Joyce Thompson has been around since the NHS started, she turns 90 in March and lives in Lancashire. Joyce, who is now retired, reflects on her time in the NHS in an interview with deputy editor Angela Sharda
When did your career begin?
I began working in healthcare in 1946, two years before the NHS came in. Prior to that I had done my nursing diploma, which took two years. Then I went to
Manchester Royal Infirmary (MRI) for four years, and on to do midwifery in Belfast, before being invited back to MRI, as a ward sister, night superintendent and then assistant matron. By the time I left I was deputy matron.
How many years did you work for the NHS?
I finished working in 1986. At the time I was a chief nursing officer and all the chief nursing officers were made redundant.
What were the main challenges you faced in 1948 and how did you overcome them?
I had a female medical ward, people with high blood pressure and people with leukemia but we had no medication to give them, we just had to nurse.
You couldn’t overcome that until drugs started to come in.
What has been the highlight of your career?
I was fortunate enough to spend a year on a matrons’ course at a London hospital. There were 12 of us, they only took 12 a year.
What made you want to go into the health service?
I wanted to nurse and I knew this from quite a young age. I wanted to help people and that came from my father, who worked for St John’s Ambulance.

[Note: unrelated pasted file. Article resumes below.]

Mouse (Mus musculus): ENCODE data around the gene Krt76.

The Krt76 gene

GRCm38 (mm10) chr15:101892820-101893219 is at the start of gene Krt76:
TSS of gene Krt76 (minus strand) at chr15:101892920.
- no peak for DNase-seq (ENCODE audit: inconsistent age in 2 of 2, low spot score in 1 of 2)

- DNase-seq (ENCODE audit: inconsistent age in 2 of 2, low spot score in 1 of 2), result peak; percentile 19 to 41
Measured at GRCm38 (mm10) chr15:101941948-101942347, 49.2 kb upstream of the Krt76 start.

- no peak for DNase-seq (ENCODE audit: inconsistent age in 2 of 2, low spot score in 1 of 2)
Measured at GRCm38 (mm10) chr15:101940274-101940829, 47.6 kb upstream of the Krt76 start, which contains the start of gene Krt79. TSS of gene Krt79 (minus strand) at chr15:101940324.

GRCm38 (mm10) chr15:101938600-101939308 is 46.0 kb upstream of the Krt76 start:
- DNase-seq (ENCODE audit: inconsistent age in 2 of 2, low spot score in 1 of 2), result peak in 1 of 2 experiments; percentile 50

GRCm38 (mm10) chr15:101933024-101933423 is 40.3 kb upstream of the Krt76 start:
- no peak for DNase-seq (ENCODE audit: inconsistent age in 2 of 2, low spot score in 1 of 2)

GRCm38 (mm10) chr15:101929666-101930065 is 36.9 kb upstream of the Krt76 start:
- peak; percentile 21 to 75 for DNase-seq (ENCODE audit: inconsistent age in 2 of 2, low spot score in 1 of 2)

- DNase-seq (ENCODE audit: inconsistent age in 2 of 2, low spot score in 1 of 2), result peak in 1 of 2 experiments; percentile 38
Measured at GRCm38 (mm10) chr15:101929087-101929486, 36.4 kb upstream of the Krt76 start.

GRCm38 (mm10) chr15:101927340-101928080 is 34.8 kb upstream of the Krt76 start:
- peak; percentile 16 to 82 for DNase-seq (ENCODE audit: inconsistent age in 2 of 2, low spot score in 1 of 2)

When I was young there was no NHS. There were just doctors, but about half the people couldn’t pay.
What were the biggest changes you saw during your time in the NHS ?
The biggest changes were the drugs that came and helped people we weren’t able to help in the beginning. Medical research I would say.
What’s your view on the NHS today?
I think the NHS is going in the right direction. I have written to the prime minister because I do feel that as chief nursing officers we should never have just been dismissed.
What has your experience of the NHS been like as a patient?
I was a patient only last year after I collapsed and was taken to a hospital in Blackburn. I was in for 10 days and ended up with a pacemaker. I am very grateful to the NHS. They took good care of me.
What did you write in your letter to the prime minister?
I wrote to say that I was not happy about nursing. There’s no one senior to get the money they need for nursing at the top level. I did get a reply and she said she had passed it on to the Department of Health – which told me nothing at all.
If you had to write a message to NHS boss Simon Stevens on the NHS ’ 70th birthday, what would it be?
There are many places the NHS can still go. The NHS is one of the best things that ever happened. I know what it was like when I was a child and it wasn’t there.
I think if it can keep going it should. I am concerned that there aren’t people in nursing now.
Will the NHS survive another 70 years?
I think it will go on, and I hope it does.
Are you still involved with the NHS?
I have just gone onto the NHS Retirement Fellowship. We just have meetings. The people in it are from throughout the NHS; doctors, nurses, porters and cleaners.
The people you are with have all worked for the NHS so there’s plenty to talk about.
Joyce Thompson is part of the NHS Retirement Fellowship and a retired nurse